This false appearance of simplicity begets over-confidence, directly working against the scepticism with the current solution which is an essential part of the improvement process[5].

Giving a short person a stepladder is a good thing. Giving a toddler powertools isn't.


Footnotes

[1] This is why talented programmers will so often use exploratory programming (or, more formally, RAD) in preference to designing the entire system first on paper - because although you might have some idea how to tackle a problem, you often don't really understand it fully until you've already tried to solve it. This is also why many developers prefer to work in dynamic scripting languages like Perl or Python rather than more static languages like C or Java - scripting languages are inherently more flexible, allowing you to change how a piece of code works more easily. This means your code can evolve and mutate as you begin to understand more about the problem, instead of limiting your options and locking you into what you now know is the wrong (or at least sub-optimal) approach.

[2] Obviously, the answer's not "ten".

[3] When I'm learning a new language I know I'm not very good at it, because I have to keep stopping to look up language syntax or the meanings of various idioms. As I improve I know I'm improving, because I spend less time wrestling with the syntax and more time wrestling with the design and task-decomposition. Eventually I don't even notice the syntax any more - all I see is blonde, brunette, readhead... ;-)

[4] Regardless of your feelings about the languages themselves, it's a truism that for years many of the most skilled hackers have preferred to code in languages like Lisp or Perl (or these days, Python or Ruby), which look little or nothing like English. Conversely, it's a rare developer who would disagree that some of the worst code they've seen was written in VB, BASIC or PHP. Hmm.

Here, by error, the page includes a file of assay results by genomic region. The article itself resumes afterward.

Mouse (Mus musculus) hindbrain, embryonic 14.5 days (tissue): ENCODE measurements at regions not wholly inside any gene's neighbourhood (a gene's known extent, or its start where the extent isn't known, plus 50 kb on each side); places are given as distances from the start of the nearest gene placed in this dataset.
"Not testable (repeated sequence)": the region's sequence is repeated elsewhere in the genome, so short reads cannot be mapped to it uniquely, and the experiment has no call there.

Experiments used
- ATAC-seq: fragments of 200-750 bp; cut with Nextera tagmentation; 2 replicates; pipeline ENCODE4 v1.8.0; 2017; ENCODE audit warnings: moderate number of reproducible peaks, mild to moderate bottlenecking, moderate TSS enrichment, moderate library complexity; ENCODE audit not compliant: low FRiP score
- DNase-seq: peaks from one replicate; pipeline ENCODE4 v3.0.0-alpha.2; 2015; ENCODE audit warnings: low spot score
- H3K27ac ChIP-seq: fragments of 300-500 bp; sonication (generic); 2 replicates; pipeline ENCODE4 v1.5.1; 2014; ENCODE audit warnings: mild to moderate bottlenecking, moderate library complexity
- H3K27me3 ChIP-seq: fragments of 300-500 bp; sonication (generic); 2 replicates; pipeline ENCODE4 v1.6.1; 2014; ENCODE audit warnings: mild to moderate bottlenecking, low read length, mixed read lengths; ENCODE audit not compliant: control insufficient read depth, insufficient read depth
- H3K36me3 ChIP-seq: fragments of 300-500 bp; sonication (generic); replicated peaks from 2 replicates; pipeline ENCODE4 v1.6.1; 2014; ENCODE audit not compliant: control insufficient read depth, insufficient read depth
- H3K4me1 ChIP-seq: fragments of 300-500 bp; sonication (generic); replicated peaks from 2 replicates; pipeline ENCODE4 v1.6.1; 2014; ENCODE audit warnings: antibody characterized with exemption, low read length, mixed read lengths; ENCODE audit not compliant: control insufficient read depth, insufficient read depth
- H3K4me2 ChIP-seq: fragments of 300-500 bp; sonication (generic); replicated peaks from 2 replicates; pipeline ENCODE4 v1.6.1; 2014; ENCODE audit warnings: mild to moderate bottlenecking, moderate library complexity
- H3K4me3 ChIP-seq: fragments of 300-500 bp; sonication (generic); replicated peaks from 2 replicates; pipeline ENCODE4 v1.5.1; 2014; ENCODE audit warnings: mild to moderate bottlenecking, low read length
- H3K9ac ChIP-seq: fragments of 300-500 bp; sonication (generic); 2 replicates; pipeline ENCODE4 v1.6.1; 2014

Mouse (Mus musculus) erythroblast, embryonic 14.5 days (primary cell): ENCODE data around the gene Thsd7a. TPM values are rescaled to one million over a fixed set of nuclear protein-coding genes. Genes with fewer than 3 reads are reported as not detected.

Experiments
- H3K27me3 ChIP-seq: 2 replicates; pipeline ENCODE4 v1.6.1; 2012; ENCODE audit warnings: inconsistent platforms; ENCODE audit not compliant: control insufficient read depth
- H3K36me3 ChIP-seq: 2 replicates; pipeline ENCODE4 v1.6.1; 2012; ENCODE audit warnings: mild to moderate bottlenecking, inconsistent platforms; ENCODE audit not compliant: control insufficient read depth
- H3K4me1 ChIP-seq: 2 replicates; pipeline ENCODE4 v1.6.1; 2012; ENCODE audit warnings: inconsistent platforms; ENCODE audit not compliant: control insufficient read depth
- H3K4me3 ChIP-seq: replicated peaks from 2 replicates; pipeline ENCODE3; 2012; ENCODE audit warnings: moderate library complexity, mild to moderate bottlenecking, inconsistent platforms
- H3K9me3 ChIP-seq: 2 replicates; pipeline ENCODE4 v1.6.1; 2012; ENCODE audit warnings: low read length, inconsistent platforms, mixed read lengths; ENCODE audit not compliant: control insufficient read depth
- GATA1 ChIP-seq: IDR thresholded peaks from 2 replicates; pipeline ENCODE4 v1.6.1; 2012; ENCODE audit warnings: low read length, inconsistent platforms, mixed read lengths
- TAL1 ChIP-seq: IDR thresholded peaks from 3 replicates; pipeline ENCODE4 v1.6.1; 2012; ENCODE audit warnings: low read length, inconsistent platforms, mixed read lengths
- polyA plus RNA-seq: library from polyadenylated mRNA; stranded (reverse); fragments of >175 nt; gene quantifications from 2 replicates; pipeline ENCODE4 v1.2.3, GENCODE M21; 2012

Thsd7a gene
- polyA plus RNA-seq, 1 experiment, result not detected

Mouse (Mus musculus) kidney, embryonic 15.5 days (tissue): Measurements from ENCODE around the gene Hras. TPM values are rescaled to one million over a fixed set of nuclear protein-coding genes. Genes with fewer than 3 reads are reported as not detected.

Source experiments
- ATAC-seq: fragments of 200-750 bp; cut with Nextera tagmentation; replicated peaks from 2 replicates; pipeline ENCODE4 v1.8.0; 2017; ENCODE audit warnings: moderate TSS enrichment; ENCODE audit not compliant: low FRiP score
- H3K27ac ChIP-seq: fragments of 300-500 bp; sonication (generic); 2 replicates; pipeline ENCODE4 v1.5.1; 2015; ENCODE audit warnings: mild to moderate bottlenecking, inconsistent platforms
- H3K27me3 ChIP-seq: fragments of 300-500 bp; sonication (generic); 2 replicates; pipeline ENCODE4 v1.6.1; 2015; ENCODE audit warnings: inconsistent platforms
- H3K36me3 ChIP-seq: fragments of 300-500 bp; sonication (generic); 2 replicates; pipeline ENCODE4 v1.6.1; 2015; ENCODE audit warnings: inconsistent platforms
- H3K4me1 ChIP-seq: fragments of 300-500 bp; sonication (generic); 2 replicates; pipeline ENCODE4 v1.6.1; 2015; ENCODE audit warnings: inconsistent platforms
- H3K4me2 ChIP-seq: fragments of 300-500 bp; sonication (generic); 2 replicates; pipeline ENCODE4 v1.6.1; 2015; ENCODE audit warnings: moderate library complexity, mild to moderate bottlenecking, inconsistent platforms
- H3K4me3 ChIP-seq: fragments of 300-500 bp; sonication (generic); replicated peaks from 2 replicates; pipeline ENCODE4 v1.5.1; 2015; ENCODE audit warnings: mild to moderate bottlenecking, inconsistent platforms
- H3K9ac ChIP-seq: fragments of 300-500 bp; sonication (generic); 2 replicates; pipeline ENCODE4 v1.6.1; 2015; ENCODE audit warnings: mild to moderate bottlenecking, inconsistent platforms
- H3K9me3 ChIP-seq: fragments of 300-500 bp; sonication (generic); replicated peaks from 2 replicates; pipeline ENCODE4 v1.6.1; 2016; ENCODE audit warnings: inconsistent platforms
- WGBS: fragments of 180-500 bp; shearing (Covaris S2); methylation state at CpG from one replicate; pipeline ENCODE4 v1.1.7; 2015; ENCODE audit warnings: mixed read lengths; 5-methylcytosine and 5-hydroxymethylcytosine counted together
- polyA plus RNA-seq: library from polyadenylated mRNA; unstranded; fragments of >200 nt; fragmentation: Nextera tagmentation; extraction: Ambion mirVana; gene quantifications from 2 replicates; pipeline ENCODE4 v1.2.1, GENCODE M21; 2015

[5] From Being Popular by Paul Graham, part 10 - Redesign:

To write good software you must simultaneously keep two opposing ideas in your head. You need the young hacker's naive faith in his abilities, and at the same time the veteran's scepticism... The trick is to realize that there's no real contradiction here... You have to be optimistic about the possibility of solving the problem, but sceptical about the value of whatever solution you've got so far. People who do good work often think that whatever they're working on is no good. Others see what they've done and are full of wonder, but the creator is full of worry. This pattern is no coincidence: it is the worry that made the work good.

Stereotypes are useful tools

Humans generalise. It's what we do.

If you chose to handle every single experience as an isolated event, you'd never go anywhere or do anything for constantly investigating options, exactly like how you'd never get out of your house if you had to check every room was empty before leaving - by the time you've checked the last one, someone could have entered the house and got into the first one again, so you have to start back at the beginning and check them all over again.

Stereotyping is a very useful, essential mechanism for bypassing all of that - when we meet a new situation, we compare it to situations we've experienced before, and this gives us a guide as to what this one is likely to be like. For example, "this room was empty and I closed the door. People don't generally break into second-story rooms in any given five-minute period, so it's safe to assume it's still empty and leave the house".